Yes, you can have Linux and Windows on the same drive - you need to check which you should install first, as things go pretty bad if you get it wrong way around [like you have to re-install stuff]. I'm 80% sure it's Windows first, then Linux, but check it first - I'm sure there are 600 websites that tell you how to do that in google.

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    Quote Originally Posted by matsp View Post
    Yes, you can have Linux and Windows on the same drive - you need to check which you should install first, as things go pretty bad if you get it wrong way around [like you have to re-install stuff]. I'm 80% sure it's Windows first, then Linux, but check it first - I'm sure there are 600 websites that tell you how to do that in google.

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    Is there a way to do it by getting rid of Windows? I hardly use it now as it is.

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    Quote Originally Posted by lruc View Post
    Is there a way to do it by getting rid of Windows? I hardly use it now as it is.
    Sure, just install straight on top of Windows, formatting the Windows partition. Just make sure you've saved any files that you really want to keep (Browser Bookmarks, E-mail address book, etc).

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    Cool. Thanks for everybody's help.

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    Chinese pâté foxman's Avatar
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    Still, I wouldn't erase my Windows partition if I were you, it can be handy sometimes. Plus, if you erase it, you basically lose your Windows license (and if you paid for it, well, common sense says to keep it). Especially if you have a large drive.

    You can install a lots of operating system on a single drive, especially if you install Linux-based OS, since they can be installed in extended partitions (something Windows OS don't tolerate IIRC). Don't mind if you install it after or before installing Windows; the boot loader coming with Ubuntu will find your Windows OS (simplification) and will actually let you choose which operating system you want to boot when you start your computer. Try creating a new partition on your disk (you can do this with tools coming with the live CD, like gparted or cfdisk, preferably after defragmenting the partition you will split) and install your new OS there (you'll also need another partition for the swap partition).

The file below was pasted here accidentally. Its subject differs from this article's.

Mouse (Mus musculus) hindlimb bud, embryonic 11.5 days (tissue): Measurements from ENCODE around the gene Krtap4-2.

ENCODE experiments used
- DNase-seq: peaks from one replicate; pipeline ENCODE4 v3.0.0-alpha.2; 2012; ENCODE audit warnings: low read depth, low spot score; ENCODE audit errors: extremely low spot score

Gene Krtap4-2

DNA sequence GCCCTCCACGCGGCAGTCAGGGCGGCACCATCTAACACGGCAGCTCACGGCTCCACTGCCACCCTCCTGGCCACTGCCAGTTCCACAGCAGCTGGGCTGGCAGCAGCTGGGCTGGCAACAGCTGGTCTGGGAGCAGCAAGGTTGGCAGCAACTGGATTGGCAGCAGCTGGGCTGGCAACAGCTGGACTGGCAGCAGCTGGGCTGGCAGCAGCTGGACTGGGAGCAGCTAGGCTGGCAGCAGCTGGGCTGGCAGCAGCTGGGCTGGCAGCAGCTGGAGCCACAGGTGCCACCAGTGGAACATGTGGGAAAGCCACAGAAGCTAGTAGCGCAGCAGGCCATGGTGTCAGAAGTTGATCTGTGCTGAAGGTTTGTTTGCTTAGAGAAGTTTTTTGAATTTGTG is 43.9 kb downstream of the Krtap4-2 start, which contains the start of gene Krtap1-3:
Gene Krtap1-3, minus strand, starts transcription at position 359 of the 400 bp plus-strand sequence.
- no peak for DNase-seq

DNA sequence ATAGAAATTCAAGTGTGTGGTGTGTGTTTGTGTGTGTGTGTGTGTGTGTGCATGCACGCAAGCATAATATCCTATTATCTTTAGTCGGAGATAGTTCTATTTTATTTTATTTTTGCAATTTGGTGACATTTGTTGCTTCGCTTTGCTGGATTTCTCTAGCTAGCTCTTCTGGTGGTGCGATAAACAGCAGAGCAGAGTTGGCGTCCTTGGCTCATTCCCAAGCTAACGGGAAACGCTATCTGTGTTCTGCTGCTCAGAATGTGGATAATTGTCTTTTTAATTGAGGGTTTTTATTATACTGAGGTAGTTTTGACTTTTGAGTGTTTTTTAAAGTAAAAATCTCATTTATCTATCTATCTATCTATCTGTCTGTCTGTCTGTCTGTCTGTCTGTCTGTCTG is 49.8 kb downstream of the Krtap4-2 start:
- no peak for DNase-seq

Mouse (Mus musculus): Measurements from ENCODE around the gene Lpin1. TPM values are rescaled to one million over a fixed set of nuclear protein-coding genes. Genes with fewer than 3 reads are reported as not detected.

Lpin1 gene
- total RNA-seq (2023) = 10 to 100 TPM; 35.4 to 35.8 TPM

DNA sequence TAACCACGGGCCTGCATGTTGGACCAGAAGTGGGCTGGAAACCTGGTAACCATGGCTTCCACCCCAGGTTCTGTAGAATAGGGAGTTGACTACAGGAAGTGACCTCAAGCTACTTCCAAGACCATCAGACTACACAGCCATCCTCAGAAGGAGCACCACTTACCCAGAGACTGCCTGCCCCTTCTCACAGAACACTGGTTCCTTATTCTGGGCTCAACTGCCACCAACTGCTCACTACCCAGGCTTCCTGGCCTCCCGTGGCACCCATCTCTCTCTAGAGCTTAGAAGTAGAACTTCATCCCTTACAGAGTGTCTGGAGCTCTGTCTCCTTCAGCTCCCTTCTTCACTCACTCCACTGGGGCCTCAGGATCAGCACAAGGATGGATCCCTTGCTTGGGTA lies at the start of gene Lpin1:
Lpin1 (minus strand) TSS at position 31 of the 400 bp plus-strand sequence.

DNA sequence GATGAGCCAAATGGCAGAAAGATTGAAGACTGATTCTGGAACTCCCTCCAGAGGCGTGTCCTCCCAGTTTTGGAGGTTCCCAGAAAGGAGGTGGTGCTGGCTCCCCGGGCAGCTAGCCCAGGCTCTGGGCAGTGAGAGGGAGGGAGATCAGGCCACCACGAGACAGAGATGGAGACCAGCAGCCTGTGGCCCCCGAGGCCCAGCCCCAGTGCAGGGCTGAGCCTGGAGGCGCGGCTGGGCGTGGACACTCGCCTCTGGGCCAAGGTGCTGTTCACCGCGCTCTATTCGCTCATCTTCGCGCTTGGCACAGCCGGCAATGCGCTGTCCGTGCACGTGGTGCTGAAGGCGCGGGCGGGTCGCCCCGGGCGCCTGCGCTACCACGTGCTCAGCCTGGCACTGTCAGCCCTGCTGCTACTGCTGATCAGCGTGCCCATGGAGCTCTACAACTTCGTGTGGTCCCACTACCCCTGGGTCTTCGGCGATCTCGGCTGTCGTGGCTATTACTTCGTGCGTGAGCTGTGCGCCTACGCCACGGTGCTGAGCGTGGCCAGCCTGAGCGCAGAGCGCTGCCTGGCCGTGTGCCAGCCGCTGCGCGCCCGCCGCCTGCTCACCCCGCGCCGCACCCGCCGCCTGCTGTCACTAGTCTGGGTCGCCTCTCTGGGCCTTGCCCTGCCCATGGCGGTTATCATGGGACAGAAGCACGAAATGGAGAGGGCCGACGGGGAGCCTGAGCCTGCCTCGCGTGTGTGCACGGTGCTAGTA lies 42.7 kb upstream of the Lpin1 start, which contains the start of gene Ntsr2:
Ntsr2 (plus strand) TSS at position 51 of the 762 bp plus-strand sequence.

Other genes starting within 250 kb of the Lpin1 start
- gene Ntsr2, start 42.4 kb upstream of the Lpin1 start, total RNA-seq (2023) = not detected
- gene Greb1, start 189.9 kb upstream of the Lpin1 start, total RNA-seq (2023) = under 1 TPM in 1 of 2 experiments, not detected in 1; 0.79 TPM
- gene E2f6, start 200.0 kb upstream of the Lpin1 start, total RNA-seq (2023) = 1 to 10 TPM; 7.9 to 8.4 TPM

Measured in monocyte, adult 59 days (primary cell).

Here's a link that might interest you, talking about how to install a large number of OS on the same system: http://www.justlinux.com/forum/showt...hreadid=143973
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    Smile

    Quote Originally Posted by foxman View Post
    Still, I wouldn't erase my Windows partition if I were you, it can be handy sometimes. Plus, if you erase it, you basically lose your Windows license (and if you paid for it, well, common sense says to keep it). Especially if you have a large drive.

    You can install a lots of operating system on a single drive, especially if you install Linux-based OS, since they can be installed in extended partitions (something Windows OS don't tolerate IIRC). Don't mind if you install it after or before installing Windows; the boot loader coming with Ubuntu will find your Windows OS (simplification) and will actually let you choose which operating system you want to boot when you start your computer. Try creating a new partition on your disk (you can do this with tools coming with the live CD, like gparted or cfdisk, preferably after defragmenting the partition you will split) and install your new OS there (you'll also need another partition for the swap partition).

    Here's a link that might interest you, talking about how to install a large number of OS on the same system: http://www.justlinux.com/forum/showt...hreadid=143973
    Too late. I just installed Ubuntu to my hard drive and erased all of Windows. Good decision too. I now have WLAN and amazing screen resolution. At this point, I wouldn't even use Windows even if I had it.